Thursday, August 21, 2014

Apple Peels and Snails to Snare a Husband in the Eighteenth Century?

by Diane Scott Lewis

Folklore abounds in the villages of England around the single girl’s search for a husband—as in the eighteenth century marriage was what most young women had to look forward to, or they’d be ridiculed and regulated to spinsters, farmed out as governesses, or forced to live on the charity of their family.

Most of these search-for-true-love customs revolved around the seasons.

At the ruined Abbey of Cerne Abbas in Dorsetshire, girls flocked around the wishing-well in all seasons. To obtain their heart’s desire, they’d pluck a leaf from a nearby laurel bush, make a cup of it, dip this in the well, then turn and face the church. The girl would then "wish" for presumably a man she already has in mind, but must keep this wish a secret or it wouldn’t come true.

Other customs included, in Somersetshire on May Day Eve or St. John’s Eve, a lass putting a snail on a pewter plate. As the snail slithered across the plate it would mark out the future husband’s initials.

On another ritual to this end, writer Daniel Defoe remarked by saying: "I hope that the next twenty-ninth of June, which is St. John the Baptist’s Day, I shall not see the pastures adjacent to the metropolis thronged as they were the last year with well-dressed young ladies crawling up and down upon their knees as if they were a parcel of weeders, when all the business is to hunt superstitiously after a coal under the root of a plantain to put under their heads that night that they may dream who should be their husbands."

Throwing an apple peel over the left shoulder was also employed in the hopes the paring would fall into the shape of the future husband’s initials. When done on St. Simon and St. Jude’s Day, the girls would recite the following rhyme as they tossed the peel: St. Simon and St. Jude, on you I intrude, By this paring I hold to discover, without any delay please tell me this day, the first letter of him, my true lover.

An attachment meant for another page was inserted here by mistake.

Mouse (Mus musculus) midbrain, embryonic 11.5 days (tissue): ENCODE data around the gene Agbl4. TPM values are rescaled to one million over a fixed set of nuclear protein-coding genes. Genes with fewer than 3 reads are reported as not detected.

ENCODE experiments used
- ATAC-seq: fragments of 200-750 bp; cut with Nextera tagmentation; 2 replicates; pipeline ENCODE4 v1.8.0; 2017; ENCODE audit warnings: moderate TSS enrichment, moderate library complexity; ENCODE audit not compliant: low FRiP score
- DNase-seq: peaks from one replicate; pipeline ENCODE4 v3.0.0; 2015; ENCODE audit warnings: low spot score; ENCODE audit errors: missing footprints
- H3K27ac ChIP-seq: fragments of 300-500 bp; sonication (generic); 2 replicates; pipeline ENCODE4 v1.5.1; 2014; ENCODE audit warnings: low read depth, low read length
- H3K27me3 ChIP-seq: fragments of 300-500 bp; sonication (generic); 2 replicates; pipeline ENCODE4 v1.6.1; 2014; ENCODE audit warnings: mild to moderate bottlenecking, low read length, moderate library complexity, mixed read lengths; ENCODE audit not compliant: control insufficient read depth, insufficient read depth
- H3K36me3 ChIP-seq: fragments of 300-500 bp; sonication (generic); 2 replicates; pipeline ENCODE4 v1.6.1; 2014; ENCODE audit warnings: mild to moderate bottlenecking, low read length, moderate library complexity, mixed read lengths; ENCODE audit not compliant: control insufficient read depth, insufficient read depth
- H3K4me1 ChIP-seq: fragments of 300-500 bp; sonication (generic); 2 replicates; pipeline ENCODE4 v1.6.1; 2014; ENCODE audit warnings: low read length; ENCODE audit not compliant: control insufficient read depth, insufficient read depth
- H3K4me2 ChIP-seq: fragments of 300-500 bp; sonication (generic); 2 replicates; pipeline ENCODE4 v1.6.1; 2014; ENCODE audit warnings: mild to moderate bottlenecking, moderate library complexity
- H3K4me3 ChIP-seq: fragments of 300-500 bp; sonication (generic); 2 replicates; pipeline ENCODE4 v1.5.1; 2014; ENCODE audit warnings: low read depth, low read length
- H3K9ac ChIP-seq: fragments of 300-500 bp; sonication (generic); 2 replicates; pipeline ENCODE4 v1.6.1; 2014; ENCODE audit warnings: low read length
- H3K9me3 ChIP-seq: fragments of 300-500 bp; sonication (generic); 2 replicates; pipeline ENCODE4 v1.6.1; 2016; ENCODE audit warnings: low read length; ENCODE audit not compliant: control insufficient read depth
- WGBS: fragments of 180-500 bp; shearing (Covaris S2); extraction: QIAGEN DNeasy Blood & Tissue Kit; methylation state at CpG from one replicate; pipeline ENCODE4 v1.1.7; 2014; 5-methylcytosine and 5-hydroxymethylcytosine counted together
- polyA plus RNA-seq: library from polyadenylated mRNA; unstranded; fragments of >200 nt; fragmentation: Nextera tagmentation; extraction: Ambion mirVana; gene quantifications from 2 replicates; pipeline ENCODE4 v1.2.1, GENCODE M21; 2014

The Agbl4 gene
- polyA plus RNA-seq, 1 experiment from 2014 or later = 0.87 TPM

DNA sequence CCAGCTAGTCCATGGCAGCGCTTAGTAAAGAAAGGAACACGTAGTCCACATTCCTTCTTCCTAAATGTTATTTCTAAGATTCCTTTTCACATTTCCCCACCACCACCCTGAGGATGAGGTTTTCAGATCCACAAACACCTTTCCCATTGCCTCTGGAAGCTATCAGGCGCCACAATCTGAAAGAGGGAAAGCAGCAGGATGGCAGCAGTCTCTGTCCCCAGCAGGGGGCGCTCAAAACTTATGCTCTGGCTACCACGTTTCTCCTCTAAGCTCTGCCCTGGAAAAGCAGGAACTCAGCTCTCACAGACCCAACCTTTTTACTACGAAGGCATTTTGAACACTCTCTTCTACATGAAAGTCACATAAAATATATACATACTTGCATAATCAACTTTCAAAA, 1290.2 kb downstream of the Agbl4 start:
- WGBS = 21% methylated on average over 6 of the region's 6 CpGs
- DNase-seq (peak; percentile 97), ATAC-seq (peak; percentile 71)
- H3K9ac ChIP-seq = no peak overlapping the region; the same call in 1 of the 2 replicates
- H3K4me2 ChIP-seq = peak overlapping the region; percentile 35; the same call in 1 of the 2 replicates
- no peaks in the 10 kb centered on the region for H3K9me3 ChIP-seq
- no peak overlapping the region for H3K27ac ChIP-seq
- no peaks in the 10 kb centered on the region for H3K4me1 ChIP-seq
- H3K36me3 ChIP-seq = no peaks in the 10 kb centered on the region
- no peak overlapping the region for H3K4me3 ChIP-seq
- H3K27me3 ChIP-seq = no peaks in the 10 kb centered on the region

On St. John’s Eve, his flower, the St. John’s Wort, would be hung over doors and windows to keep off evil spirits, and the girls who weren’t off searching for snails in the pastures would be preparing the dumb cake. Two girls made the cake, two baked it, and two broke it. A third person would put the cake pieces under the pillows of the other six. This entire ritual must be performed in dead silence-or it would fail. The girls would then go to bed to dream of their future husbands.

On the eve of St. Mary Magdalene’s Day, a spring of rosemary would be dipped into a mixture of wine, rum, gin, vinegar, and water. The girls, who must be under twenty-one, fastened the sprigs to their gowns, drink three sips of the concoction, then would go to sleep in silence and dream of future husbands.

On Halloween, a girl going out alone might meet her true lover. One tale has it that a young servant-maid who went out for this purpose encountered her master coming home from market instead of a single boy. She ran home to tell her mistress, who was already ill. The mistress implored the maid to be kind to her children, then this wife died. Later on, the master did marry his serving-maid.

Myths and customs were long a part of village life when it came to match-making.


In my novel, Ring of Stone, which takes place in eighteenth-century Cornwall, my heroine Rose will experience magic on All Hallows Eve and glimpse her future husband-a most inappropriate man-over her shoulder.

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For more on Diane Scott Lewis’s novels, visit her website: http://www.dianescottlewis.org

Source: English Country Life in the Eighteenth Century, by Rosamond Bayne-Powell, 1935.

4 comments:

  1. And now days we have match making sites.

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  2. Lol. I read a lot of these from a book on Irish folklore. One was to arrange your shoes in the shape of a T then recite, "Hoping this night my true love to see, I place my shoes in the shape of a T." Then go to bed without saying anything else. Presumably it only worked if you were literate enough to know what a T was!

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  3. What a delightful post!
    Thanks so much for such a wealth of information!

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  4. Wow Diane, interesting post. I would be a spinster than play around with those snails.

    Regards

    Margaret

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